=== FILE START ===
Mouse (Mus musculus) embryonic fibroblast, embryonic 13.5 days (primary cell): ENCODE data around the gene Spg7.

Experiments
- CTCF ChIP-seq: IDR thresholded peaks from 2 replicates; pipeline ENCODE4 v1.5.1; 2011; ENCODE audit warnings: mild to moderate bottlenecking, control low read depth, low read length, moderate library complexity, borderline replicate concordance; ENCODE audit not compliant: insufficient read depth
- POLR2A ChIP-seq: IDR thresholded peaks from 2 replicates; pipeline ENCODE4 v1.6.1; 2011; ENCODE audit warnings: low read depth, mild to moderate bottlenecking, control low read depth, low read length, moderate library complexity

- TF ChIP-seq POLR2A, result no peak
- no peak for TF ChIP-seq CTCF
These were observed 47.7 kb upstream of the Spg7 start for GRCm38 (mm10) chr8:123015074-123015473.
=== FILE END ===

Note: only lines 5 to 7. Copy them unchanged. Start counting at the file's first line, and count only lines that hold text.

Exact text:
- TF ChIP-seq POLR2A, result no peak
- no peak for TF ChIP-seq CTCF
These were observed 47.7 kb upstream of the Spg7 start for GRCm38 (mm10) chr8:123015074-123015473.